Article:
SodaStream and the Two Competing Visions for the West Bank

Last week Pepsi announced its plans to purchase the Israeli company SodaStream, the well-known manufacturer of devices for making carbonated beverages at home, for the impressive sum of $3.2 billion. Clifford May notes what the purchase implies about the failures of the movement to boycott the Jewish state, which has long had SodaStream in its sights, and that movement’s success in hurting Palestinians.

[SodaStream’s] CEO, Daniel Birnbaum, is an Israeli entrepreneur and visionary who came up with a wild idea: open a factory on the West Bank and hire Palestinians. Give them “Israeli wages” which are about four-times higher than the average in the territories. Provide them and their extended families with medical insurance, a benefit few employers in the West Bank provide. . . . By 2014, with more than 500 workers, SodaStream was among the largest private employers on the West Bank.

Unsurprisingly, champions of the Palestinian cause denounced Birnbaum as anti-Palestinian. In particular, advocates for BDS (the campaign to de-legitimize and demonize Israel through boycotts, divestments, and sanctions) accused him of stealing Palestinian land, profiting from the “occupation,” and exploiting Palestinian workers. . . . BDS lobbyists were particularly effective in Europe. For example, they persuaded retailers in Sweden to ask Mr. Birnbaum not to send them SodaStream products from the West Bank. . . .

When Birnbaum needed a new and bigger factory, he [therefore] decided not to build in the West Bank but instead to relocate to the Negev desert. . . . The new factory employs 1,400 Bedouin, many of whom have never before had regular jobs with regular paychecks. BDS [activists] began attacking Birnbaum again, this time accusing him of exploiting the Bedouins. The local Bedouin sheikh told them to pound sand.

The news of Pepsi’s purchase of SodaStream makes one thing abundantly clear: while the BDS campaign managed to deprive Palestinians of good jobs, it failed to prevent the company that had provided those jobs from becoming an enormous international success.

In this topsy-turvy world, if you’d like to see Palestinians living in peace, gainfully employed, with access to quality medical care and reason to believe tomorrow will be brighter than today, you’re denounced as anti-Palestinian. If, by contrast, you prefer that Palestinians remain impoverished and on the dole of America and other “donor nations,” hating their next-door neighbor and bequeathing that hatred to their children, viewing themselves as victims while aspiring to “martyrdom” in an endless war, you get to call yourself a champion of the Palestinian cause.

Read more at Washington Times

More about: BDS, Bedouin, Israel & Zionism, Israeli economy, West Bank

 

Recognizing a Palestinian State Won’t Help Palestinians, or Even Make Palestinian Statehood More Likely

While Shira Efron and Michael Koplow are more sanguine about the possibility of a two-state solution to the Israel-Palestinian conflict, and more critical of Israel’s policies in the West Bank, than I am, I found much worth considering in their recent article on the condition of the Palestinian Authority (PA). Particularly perceptive are their comments on the drive to grant diplomatic recognition to a fictive Palestinian state, a step taken by nine countries in the past few months, and almost as many in total as recognize Israel.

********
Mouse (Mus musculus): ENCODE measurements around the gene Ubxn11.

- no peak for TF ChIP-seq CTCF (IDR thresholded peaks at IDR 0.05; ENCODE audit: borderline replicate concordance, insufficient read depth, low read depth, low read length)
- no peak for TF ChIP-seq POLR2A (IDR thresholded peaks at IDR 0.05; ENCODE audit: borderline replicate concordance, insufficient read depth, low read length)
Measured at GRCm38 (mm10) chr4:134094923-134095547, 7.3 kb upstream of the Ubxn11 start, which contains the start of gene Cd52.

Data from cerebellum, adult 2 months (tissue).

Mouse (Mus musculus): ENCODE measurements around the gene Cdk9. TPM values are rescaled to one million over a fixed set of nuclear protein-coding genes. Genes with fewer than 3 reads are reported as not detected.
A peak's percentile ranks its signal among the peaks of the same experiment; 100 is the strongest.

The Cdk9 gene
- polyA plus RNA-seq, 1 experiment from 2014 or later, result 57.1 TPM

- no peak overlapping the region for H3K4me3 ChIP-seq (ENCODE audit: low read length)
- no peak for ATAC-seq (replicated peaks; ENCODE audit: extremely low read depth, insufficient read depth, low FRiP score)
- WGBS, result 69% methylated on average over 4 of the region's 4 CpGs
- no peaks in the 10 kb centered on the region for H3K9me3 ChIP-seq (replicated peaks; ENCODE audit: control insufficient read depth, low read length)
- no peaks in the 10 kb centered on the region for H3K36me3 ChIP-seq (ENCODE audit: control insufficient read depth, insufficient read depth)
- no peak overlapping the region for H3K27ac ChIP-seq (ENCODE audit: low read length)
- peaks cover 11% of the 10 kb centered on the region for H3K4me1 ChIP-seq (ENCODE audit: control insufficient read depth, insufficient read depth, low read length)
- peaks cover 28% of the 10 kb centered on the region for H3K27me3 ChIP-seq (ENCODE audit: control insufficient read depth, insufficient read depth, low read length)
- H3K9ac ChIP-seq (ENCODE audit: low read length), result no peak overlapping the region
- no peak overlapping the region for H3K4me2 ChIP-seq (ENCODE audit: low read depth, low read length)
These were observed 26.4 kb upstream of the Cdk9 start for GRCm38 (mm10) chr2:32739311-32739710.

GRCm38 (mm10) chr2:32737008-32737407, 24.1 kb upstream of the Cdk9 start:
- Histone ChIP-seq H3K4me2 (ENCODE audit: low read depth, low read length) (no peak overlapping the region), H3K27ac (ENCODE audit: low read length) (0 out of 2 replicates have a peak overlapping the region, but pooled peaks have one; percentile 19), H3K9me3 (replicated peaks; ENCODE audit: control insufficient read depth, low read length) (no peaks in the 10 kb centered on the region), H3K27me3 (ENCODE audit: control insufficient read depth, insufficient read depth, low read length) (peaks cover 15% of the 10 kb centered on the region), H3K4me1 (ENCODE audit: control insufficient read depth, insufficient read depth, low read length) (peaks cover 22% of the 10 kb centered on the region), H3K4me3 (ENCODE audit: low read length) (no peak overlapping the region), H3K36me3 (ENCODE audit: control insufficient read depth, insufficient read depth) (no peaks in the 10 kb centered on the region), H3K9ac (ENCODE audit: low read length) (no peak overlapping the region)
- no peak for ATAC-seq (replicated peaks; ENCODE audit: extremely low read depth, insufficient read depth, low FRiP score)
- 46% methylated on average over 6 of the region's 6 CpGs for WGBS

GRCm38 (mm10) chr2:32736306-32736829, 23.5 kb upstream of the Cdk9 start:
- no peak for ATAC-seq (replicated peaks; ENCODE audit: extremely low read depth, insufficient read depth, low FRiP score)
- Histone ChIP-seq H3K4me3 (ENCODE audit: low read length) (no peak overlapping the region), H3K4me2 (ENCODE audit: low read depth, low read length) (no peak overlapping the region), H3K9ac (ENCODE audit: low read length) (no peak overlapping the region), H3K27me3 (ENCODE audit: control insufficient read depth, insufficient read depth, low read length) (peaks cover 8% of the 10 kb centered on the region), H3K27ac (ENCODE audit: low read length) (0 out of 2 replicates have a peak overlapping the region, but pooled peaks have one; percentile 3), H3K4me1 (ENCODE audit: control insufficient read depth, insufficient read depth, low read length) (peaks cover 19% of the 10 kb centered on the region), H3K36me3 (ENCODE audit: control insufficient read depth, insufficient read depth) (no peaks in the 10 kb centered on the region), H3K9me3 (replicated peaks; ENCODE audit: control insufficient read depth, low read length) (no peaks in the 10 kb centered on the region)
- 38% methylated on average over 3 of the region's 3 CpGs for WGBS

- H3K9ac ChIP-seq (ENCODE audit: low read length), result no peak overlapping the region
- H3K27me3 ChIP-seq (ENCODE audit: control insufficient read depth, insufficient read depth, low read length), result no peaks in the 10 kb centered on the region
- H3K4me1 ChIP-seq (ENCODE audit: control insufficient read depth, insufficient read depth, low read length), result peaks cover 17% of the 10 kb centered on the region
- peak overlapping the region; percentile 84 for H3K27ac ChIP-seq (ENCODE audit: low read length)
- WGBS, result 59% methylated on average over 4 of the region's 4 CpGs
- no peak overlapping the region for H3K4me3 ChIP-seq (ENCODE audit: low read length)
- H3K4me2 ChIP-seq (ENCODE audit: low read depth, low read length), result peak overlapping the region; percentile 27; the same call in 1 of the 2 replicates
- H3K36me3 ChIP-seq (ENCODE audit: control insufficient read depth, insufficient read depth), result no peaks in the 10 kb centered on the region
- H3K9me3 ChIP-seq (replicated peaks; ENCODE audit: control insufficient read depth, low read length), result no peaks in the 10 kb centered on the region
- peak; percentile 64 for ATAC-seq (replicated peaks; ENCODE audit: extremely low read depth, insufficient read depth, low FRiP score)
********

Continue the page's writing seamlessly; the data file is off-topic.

Efron and Koplow argue that this move isn’t a mere empty gesture, but one that would actually make things worse, while providing “no tangible benefits for Palestinians.”

In areas under its direct control—Areas A and B of the West Bank, comprising 40 percent of the territory—the PA struggles severely to provide services, livelihoods, and dignity to inhabitants. This is only partly due to its budgetary woes; it has also never established a properly functioning West Bank economy. President Mahmoud Abbas, who will turn ninety next year, administers the PA almost exclusively by executive decrees, with little transparency or oversight. Security is a particular problem, as militants from different factions now openly defy the underfunded and undermotivated PA security forces in cities such as Jenin, Nablus, and Tulkarm.

Turning the Palestinian Authority (PA) from a transitional authority into a permanent state with the stroke of a pen will not make [its] litany of problems go away. The risk that the state of Palestine would become a failed state is very real given the PA’s dysfunctional, insolvent status and its dearth of public legitimacy. Further declines in its ability to provide social services and maintain law and order could yield a situation in which warlords and gangs become de-facto rulers in some areas of the West Bank.

Otherwise, any steps toward realizing two states will be fanciful, built atop a crumbling foundation—and likely to help turn the West Bank into a third front in the current war.

Read more at Foreign Affairs

More about: Palestinian Authority, Palestinian statehood